20 December 2016

Cartels: Significant Developments In November 2016

Van Bael & Bellis


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In this section, we give a factual overview of a significant case development at EU level, and then provide a more detailed analysis of the important substantive and procedural developments addressed in this case.
European Union Antitrust/Competition Law
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In this section, we give a factual overview of a significant case development at EU level, and then provide a more detailed analysis of the important substantive and procedural developments addressed in this case.

1.1 Summary of Significant Case Development

Advocate General Kokott recommends dismissing appeal in Southern European Banana cartel case

On 17 November 2016, Advocate General ("AG") Kokott delivered her opinion on an appeal lodged before the European Court of Justice ("ECJ") by Pacific Fruit (and its parent companies) against a judgment of the General Court ("GC") upholding the European Commission's decision finding an illegal price-fixing cartel in relation to bananas sold in Greece, Italy and Portugal (see VBB on Competition Law, Volume 2015, No. 6, available at

In her opinion, AG Kokott has recommended that the ECJ dismiss all grounds of appeal put forward by the appellant, including whether the Commission unlawfully relied on evidence transmitted to it by the Italian tax authority in the establishment of the infringement and whether the Commission had to carry out an extensive examination of the economic and legal context of an infringement that restricts competition by object (see Section 1.2 below) (Case C-469/15 P, FSL Holdings and Others).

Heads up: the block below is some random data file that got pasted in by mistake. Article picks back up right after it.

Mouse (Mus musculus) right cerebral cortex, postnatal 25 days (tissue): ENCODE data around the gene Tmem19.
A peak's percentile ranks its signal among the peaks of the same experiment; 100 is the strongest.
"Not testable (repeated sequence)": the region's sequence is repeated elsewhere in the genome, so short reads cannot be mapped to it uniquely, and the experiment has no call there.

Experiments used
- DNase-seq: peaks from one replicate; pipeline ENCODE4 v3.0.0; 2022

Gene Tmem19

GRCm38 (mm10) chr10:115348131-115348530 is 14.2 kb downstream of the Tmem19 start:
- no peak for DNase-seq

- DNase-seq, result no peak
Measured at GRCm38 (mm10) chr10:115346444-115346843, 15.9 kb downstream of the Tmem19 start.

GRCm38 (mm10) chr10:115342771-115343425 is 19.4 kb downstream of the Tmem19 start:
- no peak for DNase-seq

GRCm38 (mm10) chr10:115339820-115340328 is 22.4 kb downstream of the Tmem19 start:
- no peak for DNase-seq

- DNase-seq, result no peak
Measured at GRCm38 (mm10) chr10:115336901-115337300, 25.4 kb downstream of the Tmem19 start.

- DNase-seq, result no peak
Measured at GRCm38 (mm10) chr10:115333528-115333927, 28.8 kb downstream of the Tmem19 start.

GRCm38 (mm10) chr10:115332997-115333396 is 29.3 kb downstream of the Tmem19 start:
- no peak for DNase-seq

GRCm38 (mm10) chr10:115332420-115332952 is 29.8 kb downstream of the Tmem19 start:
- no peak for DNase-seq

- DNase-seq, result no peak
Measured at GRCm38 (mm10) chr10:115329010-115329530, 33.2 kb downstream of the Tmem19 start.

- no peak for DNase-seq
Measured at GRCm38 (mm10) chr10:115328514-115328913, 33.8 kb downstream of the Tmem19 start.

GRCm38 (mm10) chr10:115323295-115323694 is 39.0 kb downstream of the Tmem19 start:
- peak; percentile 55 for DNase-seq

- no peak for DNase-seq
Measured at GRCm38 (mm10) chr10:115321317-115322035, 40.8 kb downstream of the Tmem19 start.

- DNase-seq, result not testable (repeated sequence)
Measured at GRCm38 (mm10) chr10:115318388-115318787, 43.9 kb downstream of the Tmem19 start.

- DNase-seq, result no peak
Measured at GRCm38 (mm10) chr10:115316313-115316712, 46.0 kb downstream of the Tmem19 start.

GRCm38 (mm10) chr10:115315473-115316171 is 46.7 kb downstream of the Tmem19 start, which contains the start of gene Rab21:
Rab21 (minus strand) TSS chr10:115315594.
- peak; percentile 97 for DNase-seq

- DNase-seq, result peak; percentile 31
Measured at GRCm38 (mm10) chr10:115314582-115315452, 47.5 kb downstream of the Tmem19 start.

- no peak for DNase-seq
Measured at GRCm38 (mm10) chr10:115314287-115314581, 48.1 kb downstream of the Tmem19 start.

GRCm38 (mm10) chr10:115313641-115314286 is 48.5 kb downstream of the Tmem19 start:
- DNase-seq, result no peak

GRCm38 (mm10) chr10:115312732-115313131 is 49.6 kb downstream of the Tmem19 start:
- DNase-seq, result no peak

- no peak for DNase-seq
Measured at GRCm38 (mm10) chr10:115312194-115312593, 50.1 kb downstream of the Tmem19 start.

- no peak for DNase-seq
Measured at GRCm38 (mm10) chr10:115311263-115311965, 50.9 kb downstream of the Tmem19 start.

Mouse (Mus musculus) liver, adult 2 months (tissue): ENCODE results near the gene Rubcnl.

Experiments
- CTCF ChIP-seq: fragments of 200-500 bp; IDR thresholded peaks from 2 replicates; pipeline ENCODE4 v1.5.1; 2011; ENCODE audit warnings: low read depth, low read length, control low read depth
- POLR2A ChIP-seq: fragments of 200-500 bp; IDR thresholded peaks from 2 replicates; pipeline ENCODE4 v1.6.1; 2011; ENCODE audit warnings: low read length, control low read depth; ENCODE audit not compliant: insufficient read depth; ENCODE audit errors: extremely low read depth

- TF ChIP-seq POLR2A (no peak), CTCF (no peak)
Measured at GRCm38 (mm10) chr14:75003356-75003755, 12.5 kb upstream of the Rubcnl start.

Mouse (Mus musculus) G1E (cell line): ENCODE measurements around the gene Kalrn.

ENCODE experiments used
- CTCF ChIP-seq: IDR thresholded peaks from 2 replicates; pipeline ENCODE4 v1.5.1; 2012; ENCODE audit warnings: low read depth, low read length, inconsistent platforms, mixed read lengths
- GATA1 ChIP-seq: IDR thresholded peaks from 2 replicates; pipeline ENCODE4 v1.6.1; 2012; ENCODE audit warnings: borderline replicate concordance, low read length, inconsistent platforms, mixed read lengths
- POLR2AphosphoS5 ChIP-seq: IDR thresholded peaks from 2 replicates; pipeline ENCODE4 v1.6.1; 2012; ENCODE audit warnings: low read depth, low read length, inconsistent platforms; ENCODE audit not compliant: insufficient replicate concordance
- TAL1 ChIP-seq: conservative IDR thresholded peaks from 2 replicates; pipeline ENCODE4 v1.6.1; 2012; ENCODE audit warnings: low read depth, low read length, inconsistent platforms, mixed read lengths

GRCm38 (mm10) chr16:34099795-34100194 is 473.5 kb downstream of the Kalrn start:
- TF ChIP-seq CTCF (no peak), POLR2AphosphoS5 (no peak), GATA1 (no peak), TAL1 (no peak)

1.2 Analysis of Important Substantive and Procedural Developments

Southern European Banana cartel case: Commission may use evidence transmitted by national tax authority in antitrust proceedings

In her opinion, AG Kokott restated the principle that national law governs the lawfulness of the gathering of evidence by national authorities and the transmission of such evidence to the Commission. The EU judicature accordingly has no jurisdiction to rule on the lawfulness of a measure adopted by a national authority. However, according to the AG, this does not mean that, in antitrust proceedings, the Commission or the EU Courts may knowingly rely on evidence that was clearly obtained in breach of essential procedural requirements. The right to good administration and the right to a fair trial, as enshrined in the Charter of Fundamental Rights, require that the EU institutions carry out at least a summary examination of how the evidence was obtained in the light of all the circumstances of the particular case of which they are aware. AG Kokott opined that, in administrative antitrust proceedings, the Commission must ensure that the evidence in question was neither unlawfully gathered by the national authorities nor unlawfully transmitted to it. The GC must also check the evidence against those criteria in the case of a challenge on these grounds.

In the present case, the Commission had initiated antitrust proceedings against Pacific Fruit on the basis of notes that had been obtained by the Italian tax authority in the course of a criminal investigation and which it had, subsequently, transmitted to the Commission. In the judgment under appeal, the GC ruled that the Commission could validly use this evidence in its investigation under the EU competition rules.